Each of the short stories are set in the ‘Wild West’, as a series of cautionary tales. Each story, in its own way, uses the backdrop of the Wild West to each portray a different dangerous and aspect of living in that time, that is so often glamorised in old black and white cowboy films. Death, in its many forms and guises, also forms an integral part of each vignette along with the Cohen’s famous black sense of humour.

Underlying each of the six short stories in Buster Scruggs is a hauntingly beautiful original score and soundtrack. Interestingly, one of the songs (the bizarrely named ‘When a Cowboy Trades His Spurs for Wings’) has been nominated for the Best Original Song Oscar. This is one of 3 Oscar nominations received by Buster Scruggs, in addition to Best Adapted Screenplay and Best Costume Design.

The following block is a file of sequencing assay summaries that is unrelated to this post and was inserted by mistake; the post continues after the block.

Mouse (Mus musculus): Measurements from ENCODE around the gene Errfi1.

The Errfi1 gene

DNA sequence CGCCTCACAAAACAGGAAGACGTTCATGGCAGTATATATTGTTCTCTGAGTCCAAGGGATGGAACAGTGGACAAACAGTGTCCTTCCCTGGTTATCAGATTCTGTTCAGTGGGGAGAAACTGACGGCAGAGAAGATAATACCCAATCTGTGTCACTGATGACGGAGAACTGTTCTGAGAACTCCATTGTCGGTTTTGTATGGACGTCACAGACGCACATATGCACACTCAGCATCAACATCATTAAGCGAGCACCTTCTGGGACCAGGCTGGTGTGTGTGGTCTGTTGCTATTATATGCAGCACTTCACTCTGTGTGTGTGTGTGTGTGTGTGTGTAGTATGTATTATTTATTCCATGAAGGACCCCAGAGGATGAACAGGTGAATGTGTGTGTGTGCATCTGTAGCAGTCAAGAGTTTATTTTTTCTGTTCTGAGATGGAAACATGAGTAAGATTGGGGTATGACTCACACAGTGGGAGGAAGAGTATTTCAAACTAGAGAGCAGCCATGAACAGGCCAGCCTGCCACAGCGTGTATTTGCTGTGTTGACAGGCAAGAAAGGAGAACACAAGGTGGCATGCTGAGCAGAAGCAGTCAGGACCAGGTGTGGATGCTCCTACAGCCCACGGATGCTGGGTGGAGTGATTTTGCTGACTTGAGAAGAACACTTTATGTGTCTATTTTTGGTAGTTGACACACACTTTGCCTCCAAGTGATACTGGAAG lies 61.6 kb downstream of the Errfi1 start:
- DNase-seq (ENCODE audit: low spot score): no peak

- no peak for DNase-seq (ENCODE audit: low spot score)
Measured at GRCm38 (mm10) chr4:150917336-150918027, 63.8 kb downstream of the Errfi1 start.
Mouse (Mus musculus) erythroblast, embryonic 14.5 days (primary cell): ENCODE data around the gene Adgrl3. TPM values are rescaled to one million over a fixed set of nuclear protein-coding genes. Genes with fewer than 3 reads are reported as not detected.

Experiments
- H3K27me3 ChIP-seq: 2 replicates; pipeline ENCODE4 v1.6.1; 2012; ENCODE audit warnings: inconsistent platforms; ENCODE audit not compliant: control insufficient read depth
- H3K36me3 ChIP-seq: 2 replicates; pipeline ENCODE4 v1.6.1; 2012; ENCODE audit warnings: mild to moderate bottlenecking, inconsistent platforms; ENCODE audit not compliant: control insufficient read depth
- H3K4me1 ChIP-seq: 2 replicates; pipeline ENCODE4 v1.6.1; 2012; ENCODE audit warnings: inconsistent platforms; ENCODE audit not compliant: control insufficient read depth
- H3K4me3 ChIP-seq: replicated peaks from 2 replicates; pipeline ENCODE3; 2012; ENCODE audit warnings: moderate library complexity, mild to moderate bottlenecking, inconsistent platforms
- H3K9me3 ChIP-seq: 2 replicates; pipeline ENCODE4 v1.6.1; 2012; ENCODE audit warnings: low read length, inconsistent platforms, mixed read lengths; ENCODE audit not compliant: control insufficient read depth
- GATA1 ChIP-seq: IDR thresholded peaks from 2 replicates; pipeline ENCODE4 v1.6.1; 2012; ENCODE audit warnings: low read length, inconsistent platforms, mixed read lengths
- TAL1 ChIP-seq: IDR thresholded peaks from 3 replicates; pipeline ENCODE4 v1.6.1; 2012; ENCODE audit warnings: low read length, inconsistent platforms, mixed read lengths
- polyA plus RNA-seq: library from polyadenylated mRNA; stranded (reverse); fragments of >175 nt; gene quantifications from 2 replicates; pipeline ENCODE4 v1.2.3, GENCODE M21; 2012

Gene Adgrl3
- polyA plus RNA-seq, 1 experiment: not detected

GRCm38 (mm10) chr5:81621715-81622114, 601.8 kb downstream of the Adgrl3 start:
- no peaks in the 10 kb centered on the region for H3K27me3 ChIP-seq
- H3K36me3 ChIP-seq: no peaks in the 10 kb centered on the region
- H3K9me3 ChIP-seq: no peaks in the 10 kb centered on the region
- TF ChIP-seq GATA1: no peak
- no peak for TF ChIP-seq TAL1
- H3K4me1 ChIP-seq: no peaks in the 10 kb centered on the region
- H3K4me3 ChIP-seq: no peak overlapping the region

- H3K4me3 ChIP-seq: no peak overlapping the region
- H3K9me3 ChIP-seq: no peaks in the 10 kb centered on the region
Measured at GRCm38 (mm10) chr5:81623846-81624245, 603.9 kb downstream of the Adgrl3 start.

The Ballad of Buster Scruggs appears first and is easily the best of the bunch. It is a quirky, camp musical about a sharp-shooting singing cowboy who kills and maims with a courteous smile on his face and a song on his lips. It is impossible not to like it – just as it is impossible not to be a little bit conflicted to find yourself laughing out loud at such violence! The music is surprisingly fun (as you would expect from a singing cowboy) with two main songs – Surly Joe is and Buster’s final number, the aforementioned When A Cowboy Trades His Spurs for Wings. If nothing, the film definitely deserves recognition for most bizarre song title!

The Gal Who Got Rattled (starring Zoe Kazan) is a story of a downtrodden young woman travelling on a wagon train to start a new life in Oregon. During the journey, she garners the attention of a rather charming cowboy in charge of the train and their star-crossed tale begins. You won’t be surprised to know that it isn’t that simple, with an ending that packs quite an emotional punch. Zoe Kazan’s performance is beautifully observed, showing us a young woman who has always been told what to do by the men in her life, and who is still reliant on doing what she is told. (Interesting fact – her grandfather was the legendary Elia Kazan, described as one of the best directors of his age, who gave us classic films like On the Waterfront and A Streetcar Named Desire)